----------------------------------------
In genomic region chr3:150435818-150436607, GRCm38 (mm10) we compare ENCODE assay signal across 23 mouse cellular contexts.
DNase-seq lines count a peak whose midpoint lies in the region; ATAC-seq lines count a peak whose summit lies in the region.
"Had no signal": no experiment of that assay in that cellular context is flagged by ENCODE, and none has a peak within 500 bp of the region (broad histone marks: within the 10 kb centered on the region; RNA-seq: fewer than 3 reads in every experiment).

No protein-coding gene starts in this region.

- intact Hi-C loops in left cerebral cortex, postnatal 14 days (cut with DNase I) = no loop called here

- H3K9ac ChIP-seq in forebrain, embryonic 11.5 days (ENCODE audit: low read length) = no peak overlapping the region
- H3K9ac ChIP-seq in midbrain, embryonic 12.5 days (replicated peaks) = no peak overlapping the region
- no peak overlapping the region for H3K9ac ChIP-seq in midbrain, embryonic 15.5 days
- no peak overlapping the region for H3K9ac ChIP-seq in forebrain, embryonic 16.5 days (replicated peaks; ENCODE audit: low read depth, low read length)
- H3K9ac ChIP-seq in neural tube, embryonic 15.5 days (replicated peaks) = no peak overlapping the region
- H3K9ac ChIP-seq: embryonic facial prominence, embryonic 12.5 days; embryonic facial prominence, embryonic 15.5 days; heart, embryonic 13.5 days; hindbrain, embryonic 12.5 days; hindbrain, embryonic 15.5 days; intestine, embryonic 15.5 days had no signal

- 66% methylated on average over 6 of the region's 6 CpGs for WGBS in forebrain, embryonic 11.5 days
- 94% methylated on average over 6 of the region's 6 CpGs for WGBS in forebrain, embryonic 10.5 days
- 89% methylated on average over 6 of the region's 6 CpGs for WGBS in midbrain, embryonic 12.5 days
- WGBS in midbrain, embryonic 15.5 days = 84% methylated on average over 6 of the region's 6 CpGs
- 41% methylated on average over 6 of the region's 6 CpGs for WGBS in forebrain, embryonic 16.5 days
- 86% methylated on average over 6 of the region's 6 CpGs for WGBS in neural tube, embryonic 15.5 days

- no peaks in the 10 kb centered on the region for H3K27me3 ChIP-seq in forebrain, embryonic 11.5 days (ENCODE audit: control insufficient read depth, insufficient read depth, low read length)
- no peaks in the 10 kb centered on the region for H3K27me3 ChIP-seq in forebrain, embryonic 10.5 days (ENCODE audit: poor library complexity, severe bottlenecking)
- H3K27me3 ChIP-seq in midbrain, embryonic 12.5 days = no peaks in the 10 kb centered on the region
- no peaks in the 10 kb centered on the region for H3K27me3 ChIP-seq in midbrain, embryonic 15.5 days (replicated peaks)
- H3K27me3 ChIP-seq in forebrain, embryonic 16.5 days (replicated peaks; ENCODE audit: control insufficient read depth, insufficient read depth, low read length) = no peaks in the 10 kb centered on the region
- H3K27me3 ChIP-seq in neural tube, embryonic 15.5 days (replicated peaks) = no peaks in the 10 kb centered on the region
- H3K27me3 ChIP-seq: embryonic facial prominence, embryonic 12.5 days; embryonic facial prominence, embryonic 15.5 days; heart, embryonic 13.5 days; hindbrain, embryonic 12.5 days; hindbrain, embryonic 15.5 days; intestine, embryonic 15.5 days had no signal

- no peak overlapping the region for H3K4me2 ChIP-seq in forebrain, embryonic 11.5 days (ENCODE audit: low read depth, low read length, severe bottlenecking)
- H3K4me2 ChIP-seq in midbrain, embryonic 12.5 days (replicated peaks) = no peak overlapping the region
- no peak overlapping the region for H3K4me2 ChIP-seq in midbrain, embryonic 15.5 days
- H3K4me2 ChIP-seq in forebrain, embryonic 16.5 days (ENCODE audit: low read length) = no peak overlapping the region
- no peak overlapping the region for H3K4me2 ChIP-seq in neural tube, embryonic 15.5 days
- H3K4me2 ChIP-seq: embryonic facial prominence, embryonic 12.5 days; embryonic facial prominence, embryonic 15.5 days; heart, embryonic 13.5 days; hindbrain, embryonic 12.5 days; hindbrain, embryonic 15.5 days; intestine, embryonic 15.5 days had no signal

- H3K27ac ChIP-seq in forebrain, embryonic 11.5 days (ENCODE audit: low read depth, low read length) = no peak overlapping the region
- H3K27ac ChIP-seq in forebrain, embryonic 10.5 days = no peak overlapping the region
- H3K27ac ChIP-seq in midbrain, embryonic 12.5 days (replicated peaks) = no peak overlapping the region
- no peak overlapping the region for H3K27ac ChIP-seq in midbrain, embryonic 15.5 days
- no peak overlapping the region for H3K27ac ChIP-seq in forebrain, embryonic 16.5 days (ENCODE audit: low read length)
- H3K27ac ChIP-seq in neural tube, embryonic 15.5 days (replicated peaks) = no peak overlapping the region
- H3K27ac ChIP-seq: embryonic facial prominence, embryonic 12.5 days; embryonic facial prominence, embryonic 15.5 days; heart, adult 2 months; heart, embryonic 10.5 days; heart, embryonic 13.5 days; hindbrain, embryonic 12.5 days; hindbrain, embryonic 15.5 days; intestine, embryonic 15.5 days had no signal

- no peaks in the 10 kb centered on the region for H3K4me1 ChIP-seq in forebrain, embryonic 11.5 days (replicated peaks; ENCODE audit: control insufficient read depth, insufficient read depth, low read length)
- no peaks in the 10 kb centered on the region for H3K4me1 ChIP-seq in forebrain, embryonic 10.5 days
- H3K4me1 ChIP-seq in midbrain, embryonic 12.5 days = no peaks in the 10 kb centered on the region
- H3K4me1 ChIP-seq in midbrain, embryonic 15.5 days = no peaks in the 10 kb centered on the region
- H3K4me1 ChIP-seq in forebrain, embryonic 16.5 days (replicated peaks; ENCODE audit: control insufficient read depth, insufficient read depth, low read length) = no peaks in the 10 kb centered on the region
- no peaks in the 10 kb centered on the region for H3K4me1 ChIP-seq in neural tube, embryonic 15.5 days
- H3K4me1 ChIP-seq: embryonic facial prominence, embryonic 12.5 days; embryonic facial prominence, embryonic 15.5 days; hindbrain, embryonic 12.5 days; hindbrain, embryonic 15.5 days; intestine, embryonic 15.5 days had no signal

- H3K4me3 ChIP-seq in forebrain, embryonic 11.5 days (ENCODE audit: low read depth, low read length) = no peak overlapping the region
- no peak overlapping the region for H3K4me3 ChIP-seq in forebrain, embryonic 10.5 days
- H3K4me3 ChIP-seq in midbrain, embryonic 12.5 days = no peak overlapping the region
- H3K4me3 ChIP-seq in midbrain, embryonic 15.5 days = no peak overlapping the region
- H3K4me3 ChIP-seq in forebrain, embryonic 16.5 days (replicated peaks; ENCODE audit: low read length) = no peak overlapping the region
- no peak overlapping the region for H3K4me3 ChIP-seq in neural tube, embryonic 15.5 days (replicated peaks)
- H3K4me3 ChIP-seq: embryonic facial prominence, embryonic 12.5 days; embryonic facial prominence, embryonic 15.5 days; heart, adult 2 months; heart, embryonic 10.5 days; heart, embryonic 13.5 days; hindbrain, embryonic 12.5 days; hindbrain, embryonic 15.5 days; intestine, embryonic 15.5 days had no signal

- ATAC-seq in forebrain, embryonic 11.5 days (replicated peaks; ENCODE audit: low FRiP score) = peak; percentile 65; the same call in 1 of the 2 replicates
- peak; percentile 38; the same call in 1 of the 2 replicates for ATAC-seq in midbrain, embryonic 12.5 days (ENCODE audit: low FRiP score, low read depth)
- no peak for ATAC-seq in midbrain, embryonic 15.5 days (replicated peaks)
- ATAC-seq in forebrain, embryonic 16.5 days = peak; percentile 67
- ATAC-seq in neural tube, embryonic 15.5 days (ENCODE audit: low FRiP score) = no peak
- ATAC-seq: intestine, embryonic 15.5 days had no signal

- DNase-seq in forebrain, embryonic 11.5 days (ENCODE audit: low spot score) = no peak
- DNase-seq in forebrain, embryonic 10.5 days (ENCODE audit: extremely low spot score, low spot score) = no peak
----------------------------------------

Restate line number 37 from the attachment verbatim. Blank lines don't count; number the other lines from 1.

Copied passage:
- H3K27ac ChIP-seq: embryonic facial prominence, embryonic 12.5 days; embryonic facial prominence, embryonic 15.5 days; heart, adult 2 months; heart, embryonic 10.5 days; heart, embryonic 13.5 days; hindbrain, embryonic 12.5 days; hindbrain, embryonic 15.5 days; intestine, embryonic 15.5 days had no signal